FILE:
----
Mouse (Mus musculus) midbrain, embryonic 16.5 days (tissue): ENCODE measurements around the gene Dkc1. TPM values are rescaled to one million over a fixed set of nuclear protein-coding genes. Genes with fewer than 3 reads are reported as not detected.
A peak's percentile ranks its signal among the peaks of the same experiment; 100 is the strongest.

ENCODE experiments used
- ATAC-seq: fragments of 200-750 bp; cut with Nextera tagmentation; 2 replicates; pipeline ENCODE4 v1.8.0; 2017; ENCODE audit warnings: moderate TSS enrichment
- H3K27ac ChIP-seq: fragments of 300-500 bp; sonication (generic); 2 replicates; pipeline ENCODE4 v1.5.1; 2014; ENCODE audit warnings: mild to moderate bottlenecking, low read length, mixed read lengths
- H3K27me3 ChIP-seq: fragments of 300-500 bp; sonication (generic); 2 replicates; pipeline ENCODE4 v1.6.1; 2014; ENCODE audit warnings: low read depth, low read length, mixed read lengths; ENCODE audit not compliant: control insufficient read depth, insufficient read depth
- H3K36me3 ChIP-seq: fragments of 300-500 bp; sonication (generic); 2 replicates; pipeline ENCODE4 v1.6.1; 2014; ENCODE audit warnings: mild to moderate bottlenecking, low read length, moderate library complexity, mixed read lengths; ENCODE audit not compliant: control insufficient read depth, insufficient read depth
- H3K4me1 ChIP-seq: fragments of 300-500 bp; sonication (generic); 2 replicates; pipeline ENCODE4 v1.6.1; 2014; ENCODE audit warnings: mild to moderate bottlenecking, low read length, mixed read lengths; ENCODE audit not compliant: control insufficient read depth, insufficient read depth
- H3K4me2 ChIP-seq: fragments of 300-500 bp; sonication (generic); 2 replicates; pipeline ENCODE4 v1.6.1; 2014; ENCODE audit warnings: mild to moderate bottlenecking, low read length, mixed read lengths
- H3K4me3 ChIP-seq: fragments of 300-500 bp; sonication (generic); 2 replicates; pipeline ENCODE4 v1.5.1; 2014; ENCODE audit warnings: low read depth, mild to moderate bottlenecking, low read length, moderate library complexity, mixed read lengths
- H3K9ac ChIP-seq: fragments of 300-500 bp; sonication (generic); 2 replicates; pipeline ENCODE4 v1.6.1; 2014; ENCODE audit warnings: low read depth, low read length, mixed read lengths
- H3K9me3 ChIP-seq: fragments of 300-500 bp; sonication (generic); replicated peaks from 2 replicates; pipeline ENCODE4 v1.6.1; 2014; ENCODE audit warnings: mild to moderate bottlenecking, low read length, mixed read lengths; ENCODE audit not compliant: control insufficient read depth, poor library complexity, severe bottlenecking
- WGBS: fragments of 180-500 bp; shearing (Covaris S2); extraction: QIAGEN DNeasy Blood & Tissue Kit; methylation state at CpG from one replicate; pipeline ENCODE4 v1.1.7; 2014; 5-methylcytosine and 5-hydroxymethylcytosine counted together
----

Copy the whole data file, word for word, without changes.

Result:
Mouse (Mus musculus) midbrain, embryonic 16.5 days (tissue): ENCODE measurements around the gene Dkc1. TPM values are rescaled to one million over a fixed set of nuclear protein-coding genes. Genes with fewer than 3 reads are reported as not detected.
A peak's percentile ranks its signal among the peaks of the same experiment; 100 is the strongest.

ENCODE experiments used
- ATAC-seq: fragments of 200-750 bp; cut with Nextera tagmentation; 2 replicates; pipeline ENCODE4 v1.8.0; 2017; ENCODE audit warnings: moderate TSS enrichment
- H3K27ac ChIP-seq: fragments of 300-500 bp; sonication (generic); 2 replicates; pipeline ENCODE4 v1.5.1; 2014; ENCODE audit warnings: mild to moderate bottlenecking, low read length, mixed read lengths
- H3K27me3 ChIP-seq: fragments of 300-500 bp; sonication (generic); 2 replicates; pipeline ENCODE4 v1.6.1; 2014; ENCODE audit warnings: low read depth, low read length, mixed read lengths; ENCODE audit not compliant: control insufficient read depth, insufficient read depth
- H3K36me3 ChIP-seq: fragments of 300-500 bp; sonication (generic); 2 replicates; pipeline ENCODE4 v1.6.1; 2014; ENCODE audit warnings: mild to moderate bottlenecking, low read length, moderate library complexity, mixed read lengths; ENCODE audit not compliant: control insufficient read depth, insufficient read depth
- H3K4me1 ChIP-seq: fragments of 300-500 bp; sonication (generic); 2 replicates; pipeline ENCODE4 v1.6.1; 2014; ENCODE audit warnings: mild to moderate bottlenecking, low read length, mixed read lengths; ENCODE audit not compliant: control insufficient read depth, insufficient read depth
- H3K4me2 ChIP-seq: fragments of 300-500 bp; sonication (generic); 2 replicates; pipeline ENCODE4 v1.6.1; 2014; ENCODE audit warnings: mild to moderate bottlenecking, low read length, mixed read lengths
- H3K4me3 ChIP-seq: fragments of 300-500 bp; sonication (generic); 2 replicates; pipeline ENCODE4 v1.5.1; 2014; ENCODE audit warnings: low read depth, mild to moderate bottlenecking, low read length, moderate library complexity, mixed read lengths
- H3K9ac ChIP-seq: fragments of 300-500 bp; sonication (generic); 2 replicates; pipeline ENCODE4 v1.6.1; 2014; ENCODE audit warnings: low read depth, low read length, mixed read lengths
- H3K9me3 ChIP-seq: fragments of 300-500 bp; sonication (generic); replicated peaks from 2 replicates; pipeline ENCODE4 v1.6.1; 2014; ENCODE audit warnings: mild to moderate bottlenecking, low read length, mixed read lengths; ENCODE audit not compliant: control insufficient read depth, poor library complexity, severe bottlenecking
- WGBS: fragments of 180-500 bp; shearing (Covaris S2); extraction: QIAGEN DNeasy Blood & Tissue Kit; methylation state at CpG from one replicate; pipeline ENCODE4 v1.1.7; 2014; 5-methylcytosine and 5-hydroxymethylcytosine counted together